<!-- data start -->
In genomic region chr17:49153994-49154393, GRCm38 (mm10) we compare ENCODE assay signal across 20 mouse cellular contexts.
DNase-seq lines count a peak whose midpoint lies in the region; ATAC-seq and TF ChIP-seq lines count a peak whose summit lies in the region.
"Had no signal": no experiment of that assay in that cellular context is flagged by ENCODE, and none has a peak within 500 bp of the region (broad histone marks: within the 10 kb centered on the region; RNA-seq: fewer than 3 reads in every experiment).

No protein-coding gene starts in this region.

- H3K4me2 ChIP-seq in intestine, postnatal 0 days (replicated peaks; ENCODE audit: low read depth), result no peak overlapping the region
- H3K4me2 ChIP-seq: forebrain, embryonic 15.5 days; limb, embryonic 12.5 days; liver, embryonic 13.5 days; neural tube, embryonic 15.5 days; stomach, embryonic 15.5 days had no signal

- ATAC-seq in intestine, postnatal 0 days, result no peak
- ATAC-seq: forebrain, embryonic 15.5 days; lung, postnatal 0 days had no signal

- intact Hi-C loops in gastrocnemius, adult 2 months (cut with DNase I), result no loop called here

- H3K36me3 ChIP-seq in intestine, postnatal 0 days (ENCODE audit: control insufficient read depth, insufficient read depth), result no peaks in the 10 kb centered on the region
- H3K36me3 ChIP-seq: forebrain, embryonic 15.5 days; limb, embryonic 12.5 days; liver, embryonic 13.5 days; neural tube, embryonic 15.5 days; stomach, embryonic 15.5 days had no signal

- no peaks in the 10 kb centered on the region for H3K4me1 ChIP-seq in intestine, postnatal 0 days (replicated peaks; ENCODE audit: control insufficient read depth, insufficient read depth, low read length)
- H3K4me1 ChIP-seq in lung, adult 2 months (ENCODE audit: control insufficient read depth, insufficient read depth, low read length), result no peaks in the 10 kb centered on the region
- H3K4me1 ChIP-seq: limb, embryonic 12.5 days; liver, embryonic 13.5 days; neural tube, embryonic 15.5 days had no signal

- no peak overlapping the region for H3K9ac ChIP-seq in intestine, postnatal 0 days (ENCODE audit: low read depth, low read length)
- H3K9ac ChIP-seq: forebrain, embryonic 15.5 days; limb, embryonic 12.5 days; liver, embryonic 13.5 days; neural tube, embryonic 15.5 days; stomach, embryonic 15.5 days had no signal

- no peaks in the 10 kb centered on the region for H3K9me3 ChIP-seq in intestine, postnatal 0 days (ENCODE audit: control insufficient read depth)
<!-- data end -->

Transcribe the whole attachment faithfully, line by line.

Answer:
In genomic region chr17:49153994-49154393, GRCm38 (mm10) we compare ENCODE assay signal across 20 mouse cellular contexts.
DNase-seq lines count a peak whose midpoint lies in the region; ATAC-seq and TF ChIP-seq lines count a peak whose summit lies in the region.
"Had no signal": no experiment of that assay in that cellular context is flagged by ENCODE, and none has a peak within 500 bp of the region (broad histone marks: within the 10 kb centered on the region; RNA-seq: fewer than 3 reads in every experiment).

No protein-coding gene starts in this region.

- H3K4me2 ChIP-seq in intestine, postnatal 0 days (replicated peaks; ENCODE audit: low read depth), result no peak overlapping the region
- H3K4me2 ChIP-seq: forebrain, embryonic 15.5 days; limb, embryonic 12.5 days; liver, embryonic 13.5 days; neural tube, embryonic 15.5 days; stomach, embryonic 15.5 days had no signal

- ATAC-seq in intestine, postnatal 0 days, result no peak
- ATAC-seq: forebrain, embryonic 15.5 days; lung, postnatal 0 days had no signal

- intact Hi-C loops in gastrocnemius, adult 2 months (cut with DNase I), result no loop called here

- H3K36me3 ChIP-seq in intestine, postnatal 0 days (ENCODE audit: control insufficient read depth, insufficient read depth), result no peaks in the 10 kb centered on the region
- H3K36me3 ChIP-seq: forebrain, embryonic 15.5 days; limb, embryonic 12.5 days; liver, embryonic 13.5 days; neural tube, embryonic 15.5 days; stomach, embryonic 15.5 days had no signal

- no peaks in the 10 kb centered on the region for H3K4me1 ChIP-seq in intestine, postnatal 0 days (replicated peaks; ENCODE audit: control insufficient read depth, insufficient read depth, low read length)
- H3K4me1 ChIP-seq in lung, adult 2 months (ENCODE audit: control insufficient read depth, insufficient read depth, low read length), result no peaks in the 10 kb centered on the region
- H3K4me1 ChIP-seq: limb, embryonic 12.5 days; liver, embryonic 13.5 days; neural tube, embryonic 15.5 days had no signal

- no peak overlapping the region for H3K9ac ChIP-seq in intestine, postnatal 0 days (ENCODE audit: low read depth, low read length)
- H3K9ac ChIP-seq: forebrain, embryonic 15.5 days; limb, embryonic 12.5 days; liver, embryonic 13.5 days; neural tube, embryonic 15.5 days; stomach, embryonic 15.5 days had no signal

- no peaks in the 10 kb centered on the region for H3K9me3 ChIP-seq in intestine, postnatal 0 days (ENCODE audit: control insufficient read depth)